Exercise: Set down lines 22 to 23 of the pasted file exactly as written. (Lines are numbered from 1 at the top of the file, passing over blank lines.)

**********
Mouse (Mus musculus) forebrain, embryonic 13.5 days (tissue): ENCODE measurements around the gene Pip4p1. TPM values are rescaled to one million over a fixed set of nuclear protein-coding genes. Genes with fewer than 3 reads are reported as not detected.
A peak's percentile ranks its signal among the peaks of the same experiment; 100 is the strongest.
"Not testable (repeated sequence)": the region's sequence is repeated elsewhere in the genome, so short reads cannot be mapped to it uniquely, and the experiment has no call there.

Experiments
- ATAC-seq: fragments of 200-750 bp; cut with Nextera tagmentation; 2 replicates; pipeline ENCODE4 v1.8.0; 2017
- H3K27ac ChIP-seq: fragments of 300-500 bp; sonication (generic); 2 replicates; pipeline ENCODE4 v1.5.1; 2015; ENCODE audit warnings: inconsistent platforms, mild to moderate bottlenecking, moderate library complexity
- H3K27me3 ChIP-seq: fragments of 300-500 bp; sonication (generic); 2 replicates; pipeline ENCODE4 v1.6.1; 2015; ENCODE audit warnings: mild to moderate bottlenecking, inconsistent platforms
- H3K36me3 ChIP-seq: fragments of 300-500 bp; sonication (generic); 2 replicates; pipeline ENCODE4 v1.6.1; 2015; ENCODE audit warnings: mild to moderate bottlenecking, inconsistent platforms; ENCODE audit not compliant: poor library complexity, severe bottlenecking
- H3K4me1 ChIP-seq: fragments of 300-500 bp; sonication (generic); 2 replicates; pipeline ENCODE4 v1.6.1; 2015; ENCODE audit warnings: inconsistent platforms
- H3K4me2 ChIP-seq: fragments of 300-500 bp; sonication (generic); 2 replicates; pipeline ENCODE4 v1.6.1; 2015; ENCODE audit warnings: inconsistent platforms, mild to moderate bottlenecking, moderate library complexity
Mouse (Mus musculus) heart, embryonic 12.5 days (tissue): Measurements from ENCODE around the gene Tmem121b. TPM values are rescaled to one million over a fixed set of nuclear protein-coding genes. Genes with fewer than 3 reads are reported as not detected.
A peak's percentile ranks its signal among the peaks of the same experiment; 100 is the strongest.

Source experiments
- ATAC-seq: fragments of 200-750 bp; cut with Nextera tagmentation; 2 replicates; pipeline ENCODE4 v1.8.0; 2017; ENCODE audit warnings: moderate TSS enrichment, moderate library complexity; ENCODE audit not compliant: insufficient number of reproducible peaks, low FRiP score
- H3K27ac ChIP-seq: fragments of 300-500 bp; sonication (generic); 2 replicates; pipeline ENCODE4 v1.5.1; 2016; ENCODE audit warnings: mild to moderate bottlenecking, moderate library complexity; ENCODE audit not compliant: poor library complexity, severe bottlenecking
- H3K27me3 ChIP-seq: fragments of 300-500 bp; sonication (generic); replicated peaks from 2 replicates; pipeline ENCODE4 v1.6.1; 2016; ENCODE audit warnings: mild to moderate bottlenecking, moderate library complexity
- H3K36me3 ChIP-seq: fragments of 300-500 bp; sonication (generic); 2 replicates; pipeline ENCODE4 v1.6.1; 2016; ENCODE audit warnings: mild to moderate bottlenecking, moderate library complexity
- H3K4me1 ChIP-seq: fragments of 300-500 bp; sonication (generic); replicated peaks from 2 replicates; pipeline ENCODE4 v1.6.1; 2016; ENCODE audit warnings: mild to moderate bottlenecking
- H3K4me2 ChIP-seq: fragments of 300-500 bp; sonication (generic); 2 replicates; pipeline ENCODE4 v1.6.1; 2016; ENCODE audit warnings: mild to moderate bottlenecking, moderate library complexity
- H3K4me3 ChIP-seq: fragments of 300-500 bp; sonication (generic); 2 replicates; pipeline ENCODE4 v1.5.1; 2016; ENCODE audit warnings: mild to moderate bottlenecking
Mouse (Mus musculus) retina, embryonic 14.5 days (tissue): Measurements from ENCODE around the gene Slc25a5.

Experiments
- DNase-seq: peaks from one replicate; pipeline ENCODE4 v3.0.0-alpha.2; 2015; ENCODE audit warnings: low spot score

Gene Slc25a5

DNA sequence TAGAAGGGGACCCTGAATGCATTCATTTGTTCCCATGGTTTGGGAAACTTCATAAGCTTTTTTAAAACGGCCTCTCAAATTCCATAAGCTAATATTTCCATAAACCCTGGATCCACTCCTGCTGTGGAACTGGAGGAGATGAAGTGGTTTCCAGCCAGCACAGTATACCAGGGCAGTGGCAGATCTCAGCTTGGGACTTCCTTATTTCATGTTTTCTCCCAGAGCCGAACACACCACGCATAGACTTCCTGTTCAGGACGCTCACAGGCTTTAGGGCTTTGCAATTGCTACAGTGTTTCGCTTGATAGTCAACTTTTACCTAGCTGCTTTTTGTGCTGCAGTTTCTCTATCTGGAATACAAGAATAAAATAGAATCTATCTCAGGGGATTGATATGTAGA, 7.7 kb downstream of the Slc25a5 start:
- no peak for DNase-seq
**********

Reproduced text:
Experiments
- DNase-seq: peaks from one replicate; pipeline ENCODE4 v3.0.0-alpha.2; 2015; ENCODE audit warnings: low spot score